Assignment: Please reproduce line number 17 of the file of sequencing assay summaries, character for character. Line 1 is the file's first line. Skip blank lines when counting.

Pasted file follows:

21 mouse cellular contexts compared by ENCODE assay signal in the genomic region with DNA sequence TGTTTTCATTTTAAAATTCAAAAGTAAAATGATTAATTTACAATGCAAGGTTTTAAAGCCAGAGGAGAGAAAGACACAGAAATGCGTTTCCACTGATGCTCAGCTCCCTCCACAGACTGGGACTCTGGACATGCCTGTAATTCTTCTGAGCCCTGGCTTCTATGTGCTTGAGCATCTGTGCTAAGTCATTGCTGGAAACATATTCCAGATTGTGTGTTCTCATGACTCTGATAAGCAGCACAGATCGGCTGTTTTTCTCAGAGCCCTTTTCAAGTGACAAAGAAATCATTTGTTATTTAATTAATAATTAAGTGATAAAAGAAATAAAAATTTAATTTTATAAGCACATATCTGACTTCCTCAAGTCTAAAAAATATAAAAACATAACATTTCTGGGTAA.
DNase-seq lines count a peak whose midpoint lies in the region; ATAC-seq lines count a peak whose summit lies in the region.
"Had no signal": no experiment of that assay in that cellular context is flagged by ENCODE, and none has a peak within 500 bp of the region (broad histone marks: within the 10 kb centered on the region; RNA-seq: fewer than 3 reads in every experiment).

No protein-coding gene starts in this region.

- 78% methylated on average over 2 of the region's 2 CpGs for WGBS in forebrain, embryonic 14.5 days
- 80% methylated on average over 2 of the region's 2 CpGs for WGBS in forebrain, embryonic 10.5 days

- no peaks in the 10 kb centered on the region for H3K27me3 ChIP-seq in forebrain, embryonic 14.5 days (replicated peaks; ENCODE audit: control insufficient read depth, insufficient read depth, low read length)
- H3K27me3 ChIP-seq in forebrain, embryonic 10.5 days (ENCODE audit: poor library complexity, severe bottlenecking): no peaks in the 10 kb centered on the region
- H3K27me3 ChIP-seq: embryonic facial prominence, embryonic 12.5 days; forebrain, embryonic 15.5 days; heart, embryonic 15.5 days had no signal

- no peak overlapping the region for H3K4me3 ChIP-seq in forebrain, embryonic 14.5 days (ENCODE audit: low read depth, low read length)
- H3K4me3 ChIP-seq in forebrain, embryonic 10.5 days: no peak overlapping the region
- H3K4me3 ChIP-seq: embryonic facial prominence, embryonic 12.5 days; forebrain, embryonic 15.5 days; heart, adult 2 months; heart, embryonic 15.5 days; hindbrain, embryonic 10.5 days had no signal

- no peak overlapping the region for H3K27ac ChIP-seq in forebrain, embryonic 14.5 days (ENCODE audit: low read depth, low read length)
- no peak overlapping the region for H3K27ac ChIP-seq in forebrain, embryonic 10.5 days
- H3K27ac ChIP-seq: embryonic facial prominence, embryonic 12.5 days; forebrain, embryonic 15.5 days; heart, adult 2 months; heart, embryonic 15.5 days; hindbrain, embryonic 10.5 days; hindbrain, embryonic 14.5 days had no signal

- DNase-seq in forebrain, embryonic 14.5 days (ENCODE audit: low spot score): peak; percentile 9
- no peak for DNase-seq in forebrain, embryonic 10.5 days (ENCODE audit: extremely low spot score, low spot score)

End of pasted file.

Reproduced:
- no peak for DNase-seq in forebrain, embryonic 10.5 days (ENCODE audit: extremely low spot score, low spot score)